This review contains spoilers.
The first time I watched The Third Murder (2017), a Japanese legal drama written and directed by Hirokazu Kore-eda, I considered it a failure, a routine genre exercise by a filmmaker capable of much more. Kore-eda's best films (Nobody Knows; Still Walking; Like Father, Like Son) unfold like great novels, patiently spending time with the characters until the accumulation of detail becomes profound. By contrast, The Third Murder felt like high-toned paperback fiction; the film hinges on a few big plot twists that drastically alter one's perception of certain characters all at once. But when I watched it again, Kore-eda's surprises seemed less like a screenwriter's tricks than Dostoevskian revelations deepening everything that came before. Scenes that are tedious or familiar on first viewing become absorbing on the second, when you focus on small details that point to the characters' true selves. In fact I can't write about The Third Murder without getting into the plot twists, so if you want to see it, read this piece later.
The film begins with a scene of random murder. A man follows another man through an industrial landscape, beats him to death with a wrench, then burns the victim's corpse. Kore-eda cuts between plainspoken close-ups and dispassionate wide-shots, announcing a nonjudgmental, matter-of-fact perspective. It's an inspired way to set the stage for The Third Murder's protagonist, Shigemori (Masharu Fukuyama), the lawyer who will defend the murderer, Misumi (Kôji Yakusho). From the start Shigemori comes across as an idealist who lives to help others. He eagerly joins a colleague in defending Misumi, even though the latter has already confessed to the crime. Shigemori's father, a liberal judge, once sentenced Misumi to 30 years in prison rather than give him the death penalty. The judge's son, acting on an inherited sense of responsibility to the man, goes about investigating Misumi's history as though he were innocent.
The great revelation of The Third Murder is that Misumi believes in justice as deeply as his lawyer does. In the third act, Shigemori discovers that—contrary to the opening sequence—Misumi didn't really commit the murder but rather took the blame for the victim's teenage daughter, Sakie (Suzu Hirose), who's been sexually abused by her father and in whom Misumi has taken a protective interest. Kore-eda presents this revelation as matter-of-factly as he does the opening murder, and it doesn't come off as prurient. More importantly, it unifies Kore-eda's psychological portraits of Shigemori and Misumi. The attorney may appear onscreen much more than his client, but one gets to know Misumi just as deeply from what other people say about him. As Misumi, Yakusho gives an understated performance that subtly reflects the insights one gleans about the character from the testimonies of others; one of the pleasures of watching the film a second time is seeing how, in the early scenes, Yakusho provides clues to later revelations.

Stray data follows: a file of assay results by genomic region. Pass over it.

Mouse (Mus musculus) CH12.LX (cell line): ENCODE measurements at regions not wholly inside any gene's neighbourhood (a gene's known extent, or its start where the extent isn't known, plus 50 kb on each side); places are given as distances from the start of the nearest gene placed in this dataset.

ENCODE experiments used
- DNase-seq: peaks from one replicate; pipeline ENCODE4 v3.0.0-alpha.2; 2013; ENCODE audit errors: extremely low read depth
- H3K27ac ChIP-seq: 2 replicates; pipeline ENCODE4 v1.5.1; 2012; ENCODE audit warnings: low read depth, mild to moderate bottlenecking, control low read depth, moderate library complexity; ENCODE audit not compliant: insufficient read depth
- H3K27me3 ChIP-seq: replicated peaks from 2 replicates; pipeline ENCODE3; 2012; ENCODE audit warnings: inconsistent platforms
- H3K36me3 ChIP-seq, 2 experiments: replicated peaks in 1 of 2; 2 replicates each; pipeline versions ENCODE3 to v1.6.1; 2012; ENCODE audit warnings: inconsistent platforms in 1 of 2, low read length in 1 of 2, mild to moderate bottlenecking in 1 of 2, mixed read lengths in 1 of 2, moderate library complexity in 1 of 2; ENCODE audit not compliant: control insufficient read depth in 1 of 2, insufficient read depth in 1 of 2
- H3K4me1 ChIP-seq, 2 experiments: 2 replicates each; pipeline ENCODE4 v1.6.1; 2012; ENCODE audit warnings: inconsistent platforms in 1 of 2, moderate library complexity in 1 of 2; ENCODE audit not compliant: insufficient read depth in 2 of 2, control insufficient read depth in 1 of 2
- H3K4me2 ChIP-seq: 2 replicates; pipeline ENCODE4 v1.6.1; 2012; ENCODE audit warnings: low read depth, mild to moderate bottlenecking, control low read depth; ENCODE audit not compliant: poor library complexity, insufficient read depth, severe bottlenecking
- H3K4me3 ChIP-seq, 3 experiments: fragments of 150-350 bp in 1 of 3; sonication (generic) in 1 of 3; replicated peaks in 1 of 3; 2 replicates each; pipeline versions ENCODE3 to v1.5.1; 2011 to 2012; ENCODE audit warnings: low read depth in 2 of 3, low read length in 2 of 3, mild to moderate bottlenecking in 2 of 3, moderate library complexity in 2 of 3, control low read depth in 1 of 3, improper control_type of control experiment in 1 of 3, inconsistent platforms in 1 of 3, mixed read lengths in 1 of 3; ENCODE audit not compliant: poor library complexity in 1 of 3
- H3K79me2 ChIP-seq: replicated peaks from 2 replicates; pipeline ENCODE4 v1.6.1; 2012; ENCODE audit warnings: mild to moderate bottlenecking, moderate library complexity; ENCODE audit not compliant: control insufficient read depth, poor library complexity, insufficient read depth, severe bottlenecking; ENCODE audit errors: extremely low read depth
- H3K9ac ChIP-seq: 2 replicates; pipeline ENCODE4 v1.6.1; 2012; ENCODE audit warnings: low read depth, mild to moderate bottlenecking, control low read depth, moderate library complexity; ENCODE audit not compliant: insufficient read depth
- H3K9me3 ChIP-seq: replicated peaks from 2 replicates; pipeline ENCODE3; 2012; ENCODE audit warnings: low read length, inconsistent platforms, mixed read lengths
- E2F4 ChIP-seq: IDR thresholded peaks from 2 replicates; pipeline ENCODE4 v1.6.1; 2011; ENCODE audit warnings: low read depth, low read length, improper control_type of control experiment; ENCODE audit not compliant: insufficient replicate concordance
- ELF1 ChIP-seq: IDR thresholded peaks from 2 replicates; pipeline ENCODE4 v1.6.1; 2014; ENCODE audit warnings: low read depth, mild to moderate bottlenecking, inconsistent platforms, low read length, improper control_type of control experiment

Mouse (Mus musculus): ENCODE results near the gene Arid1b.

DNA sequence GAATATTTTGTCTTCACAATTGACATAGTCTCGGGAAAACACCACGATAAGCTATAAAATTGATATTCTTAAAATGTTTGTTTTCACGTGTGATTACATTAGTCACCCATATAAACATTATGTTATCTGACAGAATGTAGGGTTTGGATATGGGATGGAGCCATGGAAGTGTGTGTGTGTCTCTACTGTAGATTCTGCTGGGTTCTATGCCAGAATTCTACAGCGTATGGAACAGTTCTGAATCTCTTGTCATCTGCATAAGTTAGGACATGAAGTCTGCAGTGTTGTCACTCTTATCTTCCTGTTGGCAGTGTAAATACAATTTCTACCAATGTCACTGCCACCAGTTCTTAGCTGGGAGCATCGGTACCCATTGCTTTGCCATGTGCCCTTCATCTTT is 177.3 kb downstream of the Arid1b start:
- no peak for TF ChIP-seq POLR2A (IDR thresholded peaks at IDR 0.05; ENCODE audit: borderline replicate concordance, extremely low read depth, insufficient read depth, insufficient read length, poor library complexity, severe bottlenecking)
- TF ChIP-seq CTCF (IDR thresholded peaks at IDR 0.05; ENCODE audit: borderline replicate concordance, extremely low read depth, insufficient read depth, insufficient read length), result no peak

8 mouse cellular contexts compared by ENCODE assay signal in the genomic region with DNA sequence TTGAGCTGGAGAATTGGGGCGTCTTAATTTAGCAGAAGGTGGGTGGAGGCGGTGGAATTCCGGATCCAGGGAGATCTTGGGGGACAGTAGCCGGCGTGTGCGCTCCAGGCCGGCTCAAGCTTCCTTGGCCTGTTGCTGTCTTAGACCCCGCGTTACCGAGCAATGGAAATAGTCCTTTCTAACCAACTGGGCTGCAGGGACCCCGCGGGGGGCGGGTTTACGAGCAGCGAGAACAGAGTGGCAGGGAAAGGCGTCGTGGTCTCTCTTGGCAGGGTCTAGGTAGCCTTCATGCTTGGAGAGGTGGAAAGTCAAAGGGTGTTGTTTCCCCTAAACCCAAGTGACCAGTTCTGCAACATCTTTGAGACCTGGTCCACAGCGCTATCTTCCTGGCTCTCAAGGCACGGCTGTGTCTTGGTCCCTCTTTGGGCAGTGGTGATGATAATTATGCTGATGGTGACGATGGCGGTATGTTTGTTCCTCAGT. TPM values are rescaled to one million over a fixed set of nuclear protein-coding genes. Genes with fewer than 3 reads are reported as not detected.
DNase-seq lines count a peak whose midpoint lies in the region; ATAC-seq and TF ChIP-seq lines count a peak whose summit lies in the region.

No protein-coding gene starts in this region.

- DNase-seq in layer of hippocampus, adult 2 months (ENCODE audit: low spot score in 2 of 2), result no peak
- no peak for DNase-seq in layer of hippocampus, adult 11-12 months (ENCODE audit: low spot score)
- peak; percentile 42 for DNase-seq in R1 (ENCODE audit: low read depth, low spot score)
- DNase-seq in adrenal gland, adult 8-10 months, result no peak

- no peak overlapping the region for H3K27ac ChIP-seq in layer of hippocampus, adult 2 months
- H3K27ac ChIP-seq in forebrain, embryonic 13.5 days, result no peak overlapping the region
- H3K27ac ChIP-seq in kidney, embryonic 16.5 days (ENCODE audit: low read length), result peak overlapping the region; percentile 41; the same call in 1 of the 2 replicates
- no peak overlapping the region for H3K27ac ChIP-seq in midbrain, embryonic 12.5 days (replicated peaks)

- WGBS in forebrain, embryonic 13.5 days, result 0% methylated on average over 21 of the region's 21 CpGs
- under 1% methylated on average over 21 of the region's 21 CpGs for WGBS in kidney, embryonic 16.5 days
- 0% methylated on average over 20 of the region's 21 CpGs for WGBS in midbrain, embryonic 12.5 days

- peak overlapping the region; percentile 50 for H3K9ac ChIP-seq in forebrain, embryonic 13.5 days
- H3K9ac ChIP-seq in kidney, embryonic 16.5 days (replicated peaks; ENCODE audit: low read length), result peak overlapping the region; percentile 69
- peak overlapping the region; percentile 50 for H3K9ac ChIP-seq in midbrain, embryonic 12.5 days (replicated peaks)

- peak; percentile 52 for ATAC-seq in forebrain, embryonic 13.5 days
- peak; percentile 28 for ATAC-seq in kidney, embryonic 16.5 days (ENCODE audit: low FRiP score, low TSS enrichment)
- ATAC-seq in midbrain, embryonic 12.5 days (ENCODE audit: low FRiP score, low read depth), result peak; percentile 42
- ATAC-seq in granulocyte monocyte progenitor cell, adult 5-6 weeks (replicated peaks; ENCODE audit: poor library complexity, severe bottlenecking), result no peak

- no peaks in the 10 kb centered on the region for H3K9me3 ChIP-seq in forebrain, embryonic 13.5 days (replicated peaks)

The convict and the lawyer are quite similar. Shigemori believes so deeply in the law that he's sacrificed his life for it—early in the film Kore-eda reveals that the attorney's wife divorced him and that his neglected 14-year-old daughter is becoming a delinquent. Shigemori realizes that he's failed as a family man but makes little attempt to change his personal life; he's too committed to the cause of justice. Misumi has also sacrificed much of his life to do what he believes is right. In the middle of The Third Murder, Shigemori travels to the convict's hometown in Hokkaido to persuade Misumi's estranged daughter to serve as a character witness, and learns from the townspeople that Misumi went to jail the first time because he murdered two local gangsters who'd been preying on the community. By confessing to the murder Sakie has committed, Misumi accepts that, as a repeat offender, he may receive the death penalty, but he considers Sakie's happiness worth dying for. Misumi shows that he's made peace with his fate in the early scenes, when he answers his lawyers' questions by telling them what he thinks they want to hear. He doesn't care about telling the truth or improving their defense, since he's already achieved his mission.
Kore-eda encourages contemplation through patient long takes, a plaintive minimalist piano score, and the way he parcels out information. Often the director presents new information about characters twice—first, when the character or someone speaking about him volunteers the information, then when the lawyers meet to discuss it. This narrative strategy can make the movie feel twice as long as it really is (which is why I was a little bored on first viewing), but it fosters a sense of deliberation—one approaches Kore-eda's psychological revelations as if they were pieces of evidence, considering them from multiple angles and reflecting on how they contribute to the overall characterizations. This legalistic approach to storytelling reminded me of such classics as Otto Preminger's Anatomy of a Murder (1959) and Krzysztof Kieslowski's A Short Film About Killing (1988), which is to say that The Third Murder merits comparison with the finest films on the subject of justice. v